Rock, Paper, Scissors. Makers Academy Challenge

Our week 3 weekend challenge was to design a rock paper scissors web application, using RSpec, Capybara, Sinatra and Ruby. The weeks challenge seemed to go well, working alongside pair programmers with useful walkthroughs to refer to if stuck. Being faced with writing a whole programme from scratch, without assistance or support seemed rather daunting.

I started off well, using steps from the last weeks challenge as guidance to add a ‘registration’ feature and post names from a form through to the server to display the params as a welcome message in a view file. I set up my files nicely and knew which ruby code I wanted to use to run a basic functional site. I hit a wall however, half way through Saturday and could not progress further without some kind of assistance. I knew what I wanted to do in terms of the code base, however I got significantly confused with trying to link the various feature and unit tests, to the main controller app.rb and through to the main ruby files and view files. After a few hours attempting to progress, I knew it was going nowhere and decided instead to use one of our instructor’s (Sam Morgan) code base as a foundation to which to understand the processes and design to make this work.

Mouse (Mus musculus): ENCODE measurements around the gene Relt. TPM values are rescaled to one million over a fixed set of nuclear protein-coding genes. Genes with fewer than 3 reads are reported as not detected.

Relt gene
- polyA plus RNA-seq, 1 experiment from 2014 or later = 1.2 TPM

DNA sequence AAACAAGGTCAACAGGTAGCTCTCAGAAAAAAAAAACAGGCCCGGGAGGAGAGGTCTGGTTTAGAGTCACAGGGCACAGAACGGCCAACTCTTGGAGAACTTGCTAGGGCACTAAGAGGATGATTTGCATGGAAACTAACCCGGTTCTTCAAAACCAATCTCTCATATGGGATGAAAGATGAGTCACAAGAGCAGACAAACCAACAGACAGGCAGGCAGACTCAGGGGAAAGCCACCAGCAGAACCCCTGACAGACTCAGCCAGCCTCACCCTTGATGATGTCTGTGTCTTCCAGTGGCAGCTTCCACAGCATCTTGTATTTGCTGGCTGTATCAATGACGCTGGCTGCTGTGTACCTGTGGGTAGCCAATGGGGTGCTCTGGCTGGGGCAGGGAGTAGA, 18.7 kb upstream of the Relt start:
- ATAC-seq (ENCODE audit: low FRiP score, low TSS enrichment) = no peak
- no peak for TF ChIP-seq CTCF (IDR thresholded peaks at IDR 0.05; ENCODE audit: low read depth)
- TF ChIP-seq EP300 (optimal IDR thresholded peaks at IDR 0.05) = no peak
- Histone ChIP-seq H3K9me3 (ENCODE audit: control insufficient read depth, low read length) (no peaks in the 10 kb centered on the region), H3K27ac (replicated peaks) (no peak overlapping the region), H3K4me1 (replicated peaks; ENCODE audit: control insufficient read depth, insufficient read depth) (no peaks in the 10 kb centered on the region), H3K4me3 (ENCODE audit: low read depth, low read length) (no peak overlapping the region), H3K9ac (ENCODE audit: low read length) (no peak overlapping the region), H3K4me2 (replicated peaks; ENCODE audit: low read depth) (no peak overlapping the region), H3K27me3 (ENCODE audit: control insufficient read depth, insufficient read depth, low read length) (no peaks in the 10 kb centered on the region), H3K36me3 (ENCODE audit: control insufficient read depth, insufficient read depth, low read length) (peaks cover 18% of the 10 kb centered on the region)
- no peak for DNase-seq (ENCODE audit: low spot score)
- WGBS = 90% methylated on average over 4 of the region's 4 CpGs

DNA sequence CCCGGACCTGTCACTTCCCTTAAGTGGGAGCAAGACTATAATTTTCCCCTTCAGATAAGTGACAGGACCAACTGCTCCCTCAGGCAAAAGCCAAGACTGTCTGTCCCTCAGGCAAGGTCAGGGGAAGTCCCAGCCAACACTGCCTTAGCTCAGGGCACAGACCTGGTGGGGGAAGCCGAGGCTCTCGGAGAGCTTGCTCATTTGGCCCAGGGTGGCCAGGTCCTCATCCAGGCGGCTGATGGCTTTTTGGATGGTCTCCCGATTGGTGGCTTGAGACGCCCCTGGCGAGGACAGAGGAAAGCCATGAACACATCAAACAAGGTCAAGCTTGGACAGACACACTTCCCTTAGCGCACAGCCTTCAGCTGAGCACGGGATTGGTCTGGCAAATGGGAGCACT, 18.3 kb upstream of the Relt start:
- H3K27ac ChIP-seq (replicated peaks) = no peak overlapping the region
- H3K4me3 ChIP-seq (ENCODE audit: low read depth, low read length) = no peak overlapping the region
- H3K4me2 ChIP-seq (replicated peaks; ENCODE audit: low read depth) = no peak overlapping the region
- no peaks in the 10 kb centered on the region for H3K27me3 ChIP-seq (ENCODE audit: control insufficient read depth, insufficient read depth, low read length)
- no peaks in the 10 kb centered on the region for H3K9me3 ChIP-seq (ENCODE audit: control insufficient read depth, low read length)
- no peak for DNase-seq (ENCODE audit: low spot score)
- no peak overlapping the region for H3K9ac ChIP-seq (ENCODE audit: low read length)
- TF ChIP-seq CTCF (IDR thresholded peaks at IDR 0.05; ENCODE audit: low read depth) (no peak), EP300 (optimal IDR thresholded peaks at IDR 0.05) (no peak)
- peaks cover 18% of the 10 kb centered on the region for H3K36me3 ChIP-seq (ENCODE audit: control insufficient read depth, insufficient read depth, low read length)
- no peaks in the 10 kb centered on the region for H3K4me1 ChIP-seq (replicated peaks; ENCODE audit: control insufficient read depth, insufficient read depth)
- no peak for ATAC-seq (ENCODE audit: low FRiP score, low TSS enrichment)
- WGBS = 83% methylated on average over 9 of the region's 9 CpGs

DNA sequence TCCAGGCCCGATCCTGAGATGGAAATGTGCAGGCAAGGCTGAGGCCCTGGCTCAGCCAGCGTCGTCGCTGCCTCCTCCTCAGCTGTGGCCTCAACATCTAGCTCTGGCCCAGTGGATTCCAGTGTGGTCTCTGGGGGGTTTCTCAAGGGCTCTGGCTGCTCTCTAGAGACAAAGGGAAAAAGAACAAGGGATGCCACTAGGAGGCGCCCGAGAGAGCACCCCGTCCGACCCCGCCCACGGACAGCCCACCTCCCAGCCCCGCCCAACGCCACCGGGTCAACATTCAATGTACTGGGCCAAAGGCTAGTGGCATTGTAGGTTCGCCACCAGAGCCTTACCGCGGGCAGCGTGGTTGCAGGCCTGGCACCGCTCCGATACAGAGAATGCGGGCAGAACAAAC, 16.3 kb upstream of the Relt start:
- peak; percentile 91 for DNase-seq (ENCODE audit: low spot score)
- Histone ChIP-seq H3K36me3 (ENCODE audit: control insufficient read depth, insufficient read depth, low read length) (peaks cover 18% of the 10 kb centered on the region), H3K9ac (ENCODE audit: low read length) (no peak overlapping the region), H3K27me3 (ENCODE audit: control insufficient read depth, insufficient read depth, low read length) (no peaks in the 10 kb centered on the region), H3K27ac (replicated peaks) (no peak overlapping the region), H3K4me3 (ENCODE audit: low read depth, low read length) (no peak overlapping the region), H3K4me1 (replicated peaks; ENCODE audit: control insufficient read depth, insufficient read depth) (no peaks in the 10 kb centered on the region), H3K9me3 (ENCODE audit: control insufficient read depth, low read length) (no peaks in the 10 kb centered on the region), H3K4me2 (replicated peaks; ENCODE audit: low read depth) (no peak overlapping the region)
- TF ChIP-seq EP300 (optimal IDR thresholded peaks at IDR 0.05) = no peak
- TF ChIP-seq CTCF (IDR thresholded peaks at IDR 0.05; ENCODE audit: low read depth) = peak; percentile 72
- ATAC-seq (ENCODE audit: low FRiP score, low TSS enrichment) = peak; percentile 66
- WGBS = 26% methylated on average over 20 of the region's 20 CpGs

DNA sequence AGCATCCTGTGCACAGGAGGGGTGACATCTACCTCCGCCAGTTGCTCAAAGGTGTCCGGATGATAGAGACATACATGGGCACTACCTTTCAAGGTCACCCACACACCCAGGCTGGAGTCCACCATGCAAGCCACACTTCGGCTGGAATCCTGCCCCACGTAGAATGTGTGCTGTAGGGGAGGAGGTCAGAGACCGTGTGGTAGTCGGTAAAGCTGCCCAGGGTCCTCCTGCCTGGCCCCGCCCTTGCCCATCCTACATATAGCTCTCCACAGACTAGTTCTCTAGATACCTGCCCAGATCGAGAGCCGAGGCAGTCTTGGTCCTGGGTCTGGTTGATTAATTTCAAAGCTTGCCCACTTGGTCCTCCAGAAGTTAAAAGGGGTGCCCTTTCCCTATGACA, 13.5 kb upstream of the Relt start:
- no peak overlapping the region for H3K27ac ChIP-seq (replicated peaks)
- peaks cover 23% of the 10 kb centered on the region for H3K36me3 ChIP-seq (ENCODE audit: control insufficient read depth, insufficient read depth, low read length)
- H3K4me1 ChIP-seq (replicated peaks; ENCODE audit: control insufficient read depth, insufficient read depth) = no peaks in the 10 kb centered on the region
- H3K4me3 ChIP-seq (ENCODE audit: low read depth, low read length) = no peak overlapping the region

I didn’t simply copy and paste the code into my own file, but instead went through each step, writing the feature and unit tests and then trying to write the code to make them pass myself. I learnt new skills through doing it this way, like how to pass sessions as arguments to initialize classes with multiple ‘options’ such as whether a user may choose to select a rock, paper or scissors. I also learnt how to use ruby’s srand method to create a ‘spoof’ random number in order to generate a random selection in order to set up tests in capybara. I consolidated knowledge learnt in the week on exactly session data was passed from a form, through to the server using a POST command, and redirected to a different route in order for the program to run.

Whilst the code itself is relatively straightforward, I am still struggling with testing and writing adequate feature and unit tests. I need to find some time to continue to study this, especially with respect to mocking. I am happy that I fully understand Sam’s code base and was content that I worked my way through it, changing it slightly to make it more understandable. I also added additional functionality by adding the ‘lizard and spock’ options to the game. I also played around with styling, inserting images to replace submit buttons, and incorporated flexbox to layout the icons and text in a more centralized way.

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